Updated: Sep 30, 2020
Star-fishing: the engaging phenomena of physicality that exudes maximum effort from the rider for minimal results on the horse. Still somehow necessary for running barrels.
How to do:
1. From down alley release legs outward
2. Evenly seat bottom on ground
3. Make even contact through whole leg
4.Sit up in Squash and hinge forward from hips with a straight back
How to do:
Neglect the back and core
Pop knees off ground
Forget to breath
Stretch the arms more than legs
The most simple stretches are where we can find the opportunity to go for a deeper stretch with more quality This back of the leg stretch is one of the most applicable poses for riders. We are constantly activating the back of our legs when we ride, either to stop our horse, move him over or ask for an isolation. Our bodies love when we give some dynamic movement in muscle moving patterns. If we are so used to contracting the muscles in the backs of our legs, then it's a good idea to "even out" the gesture by extending the muscles too. It is really common to try to tense and protect yourself where you don't feel flexible; try to avoid this. Breathing into the tension a few seconds at a time, with frequent breaks and reattempts will help you achieve a functional position to actually hold the stretch in. You can scan your body and see if there is an area that feels tighter than the other and focus more time and breathing into the stretching of that area. Remember the key is to find a place where it feels relatively comfortable to be in the stretch, because that means the muscles are releasing.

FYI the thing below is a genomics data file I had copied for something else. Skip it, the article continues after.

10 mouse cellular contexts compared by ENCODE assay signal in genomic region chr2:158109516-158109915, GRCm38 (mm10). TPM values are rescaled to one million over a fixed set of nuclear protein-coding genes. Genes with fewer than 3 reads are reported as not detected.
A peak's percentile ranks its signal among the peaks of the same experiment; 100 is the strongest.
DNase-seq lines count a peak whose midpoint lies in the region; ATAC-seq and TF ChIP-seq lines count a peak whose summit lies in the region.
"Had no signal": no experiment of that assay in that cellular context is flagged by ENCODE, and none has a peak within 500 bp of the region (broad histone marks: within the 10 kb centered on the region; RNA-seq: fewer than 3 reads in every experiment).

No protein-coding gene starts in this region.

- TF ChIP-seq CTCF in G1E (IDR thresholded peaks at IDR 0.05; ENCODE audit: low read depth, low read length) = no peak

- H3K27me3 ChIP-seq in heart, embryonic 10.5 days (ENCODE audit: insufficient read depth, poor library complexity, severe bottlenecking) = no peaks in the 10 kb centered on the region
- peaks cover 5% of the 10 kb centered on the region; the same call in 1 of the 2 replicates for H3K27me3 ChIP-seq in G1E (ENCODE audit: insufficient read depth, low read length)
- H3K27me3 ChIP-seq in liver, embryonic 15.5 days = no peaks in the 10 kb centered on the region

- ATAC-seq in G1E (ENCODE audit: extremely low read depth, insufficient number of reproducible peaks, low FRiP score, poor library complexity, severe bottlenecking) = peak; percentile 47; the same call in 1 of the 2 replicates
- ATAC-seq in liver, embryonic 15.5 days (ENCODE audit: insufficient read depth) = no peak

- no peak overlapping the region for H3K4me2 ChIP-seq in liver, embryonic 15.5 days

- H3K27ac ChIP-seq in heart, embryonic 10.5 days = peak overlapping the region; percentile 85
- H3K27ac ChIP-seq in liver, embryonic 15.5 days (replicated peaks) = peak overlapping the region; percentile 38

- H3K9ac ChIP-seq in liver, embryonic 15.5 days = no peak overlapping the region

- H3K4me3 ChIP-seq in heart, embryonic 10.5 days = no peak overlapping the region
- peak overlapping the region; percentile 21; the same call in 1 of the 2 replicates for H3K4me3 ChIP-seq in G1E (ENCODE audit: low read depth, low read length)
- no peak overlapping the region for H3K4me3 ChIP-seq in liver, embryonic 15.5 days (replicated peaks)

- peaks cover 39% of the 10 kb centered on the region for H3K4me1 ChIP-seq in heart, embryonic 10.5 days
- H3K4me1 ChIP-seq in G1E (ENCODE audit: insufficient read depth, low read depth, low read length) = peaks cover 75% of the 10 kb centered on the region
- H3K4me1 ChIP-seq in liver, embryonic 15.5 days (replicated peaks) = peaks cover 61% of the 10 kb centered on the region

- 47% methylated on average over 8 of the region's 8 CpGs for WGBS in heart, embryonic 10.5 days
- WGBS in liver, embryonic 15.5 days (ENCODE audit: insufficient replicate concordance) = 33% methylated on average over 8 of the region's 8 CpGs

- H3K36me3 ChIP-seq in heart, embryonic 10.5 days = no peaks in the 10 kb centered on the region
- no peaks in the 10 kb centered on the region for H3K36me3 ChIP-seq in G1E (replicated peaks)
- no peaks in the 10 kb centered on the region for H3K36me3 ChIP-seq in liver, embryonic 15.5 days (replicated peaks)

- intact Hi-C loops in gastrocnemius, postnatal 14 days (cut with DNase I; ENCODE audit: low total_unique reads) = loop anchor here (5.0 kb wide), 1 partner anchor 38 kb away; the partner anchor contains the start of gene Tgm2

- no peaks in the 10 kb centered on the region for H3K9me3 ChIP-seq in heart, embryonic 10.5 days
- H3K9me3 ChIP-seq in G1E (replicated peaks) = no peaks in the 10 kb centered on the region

Ride and Apply:
This posture only resembles what it looks like to "star-fish" your horse. I don't necessarily think we should go out of our way to train our body to ride our horse this way. But this comical and all too common slang for the maneuver of hustling our horse to the barrels, is a good way to remember that we still need to pay attention to stretching the inner part of our legs. Keep in mind that even through the basic series of stretching we aren't just sitting there - we are circulating blood flow. Blood flow + oxygenated tissue = healing/mobility/flexibility. Our muscle networks are so interconnected and complex; when we stretch one part, more than one part will benefit.
In the continued effort to make our riding better, and our mounting easier (for us and the horse) we should just keep stretching. Find a way to make a consistent habit out of paying attention to your body and making a point to help it heal and get better. Doing these habits beyond the scope of race day alone is beneficial. You will feel better and ride better when your body is more evenly circulated.